I would recommend that if a man (above the age of 50- 55 years) is experiencing urination issues, such as a poor stream of urine, increased frequency of urination, painful urination, blood in urine he should consult a doctor. And then, the diagnosis can be looked into from there.

I would also add that if a man experiences a new onset of lower back pain after the age of 55 years, then he should not take it lightly. Such back pain should be reported to the physician or the doctor. Prostate cancer can be one of the rare aspects of diagnosis, which the physician may keep in mind while inspecting.

Ques 4. Have you come across any strange or atypical cases of prostate cancer management during your practice?

Ans. Sometimes there are rare manifestations of prostate cancer. We have come across some cases in which there was a dip in the blood count. In such incidents, patients do not present with much of the other symptoms. It is noted that occasionally patients are just anaemic, their platelets and white blood cells are on the lower side. Eventually, if and when we do a bone marrow test, we have found the involvement of cancerous prostate cells in the bone marrow. So this is one rare scenario we have come across.

In other cases, it can present with very high calcium levels. These high levels eventually indicate that the bones are involved too. We have rarely seen patients presenting with neuropathies. There are other manifestations also.

Ques 5. Is there a link between a man’s sexual activity and risk of prostate cancer?

Ans. There has been a hypothesis saying that the more sexually active a man is, the less are his chances for prostate cancer. But there is no definitive association established till date.

Nonetheless, I would still say that carrying out a healthy lifestyle would help decrease the risks of prostate cancer.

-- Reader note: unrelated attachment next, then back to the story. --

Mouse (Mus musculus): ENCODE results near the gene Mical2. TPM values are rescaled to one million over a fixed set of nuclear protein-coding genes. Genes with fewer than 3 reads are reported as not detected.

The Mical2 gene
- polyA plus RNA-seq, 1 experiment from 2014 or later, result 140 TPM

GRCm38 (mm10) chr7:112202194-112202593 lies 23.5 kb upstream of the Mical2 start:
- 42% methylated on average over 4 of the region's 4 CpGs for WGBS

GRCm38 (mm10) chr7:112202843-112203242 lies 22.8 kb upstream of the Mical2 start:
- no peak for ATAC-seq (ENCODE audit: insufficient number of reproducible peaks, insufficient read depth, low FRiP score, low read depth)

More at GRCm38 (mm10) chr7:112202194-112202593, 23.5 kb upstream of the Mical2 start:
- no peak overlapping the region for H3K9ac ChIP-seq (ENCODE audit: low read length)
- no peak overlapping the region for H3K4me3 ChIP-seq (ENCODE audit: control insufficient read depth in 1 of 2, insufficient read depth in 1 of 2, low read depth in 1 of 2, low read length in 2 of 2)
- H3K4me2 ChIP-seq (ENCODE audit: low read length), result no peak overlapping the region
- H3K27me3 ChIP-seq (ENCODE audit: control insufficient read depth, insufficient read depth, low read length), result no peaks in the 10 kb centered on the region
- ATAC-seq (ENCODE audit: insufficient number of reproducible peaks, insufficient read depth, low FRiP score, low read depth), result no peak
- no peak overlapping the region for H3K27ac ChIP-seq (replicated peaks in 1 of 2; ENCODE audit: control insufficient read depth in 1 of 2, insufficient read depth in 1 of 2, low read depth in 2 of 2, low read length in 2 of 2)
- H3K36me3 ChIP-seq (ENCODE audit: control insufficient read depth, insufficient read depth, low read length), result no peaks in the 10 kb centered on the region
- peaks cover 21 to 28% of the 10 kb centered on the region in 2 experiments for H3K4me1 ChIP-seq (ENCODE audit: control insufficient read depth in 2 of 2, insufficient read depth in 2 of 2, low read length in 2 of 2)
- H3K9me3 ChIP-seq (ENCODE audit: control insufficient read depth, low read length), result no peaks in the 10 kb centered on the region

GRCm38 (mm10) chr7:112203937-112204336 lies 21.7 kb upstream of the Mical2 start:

Ques 6. Can you please elaborate on the details of Prostate-specific Antigen Test?

Ans. Prostate-specific Antigen Test is a blood test. It is usually recommended to diagnose prostate cancer, specifically, once the clinical suspicion is there. Earlier it was being used as a screening test. If one suspects a possibility of prostate cancer, this test is really useful in identifying such patients.

There are certain points which one should keep in mind while planning for a PSA test. One should not consider it as a pure screening test.

Sometimes, there are advertisements or advertorials in newspapers offering free PSA tests, one should not fall into these scams. They should consult their physician or doctor before getting this test done. The results of this test have a lot of implications.

A positive PSA test does not always mean that one would have prostate cancer, it could be an infection. Likewise, a negative test does not mean that there is no prostate cancer, there could be a rare chance of cancer still being there.

So please do this test only after consulting your physician. You may be in for a surprise otherwise.

Check out all the article in #CrediTalk series here.

For a priority appointment or more information, contact us at +91 8010994994 or book an appointment with Dr. Peush Bajpai here –

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This write-up was contributed to Credihealth by Dr. Peush Bajpai.

About The Doctor

Dr Peush BajpaiDr Peush Bajpai is one of the finest medical oncologists. He is a senior consultant – medical oncology at Manipal Hospital, Dwarka. He has an experience of 12 years in this field. Earlier he was working as a senior consultant – medical oncology at Max Hospital and BLK Super Speciality Hospital.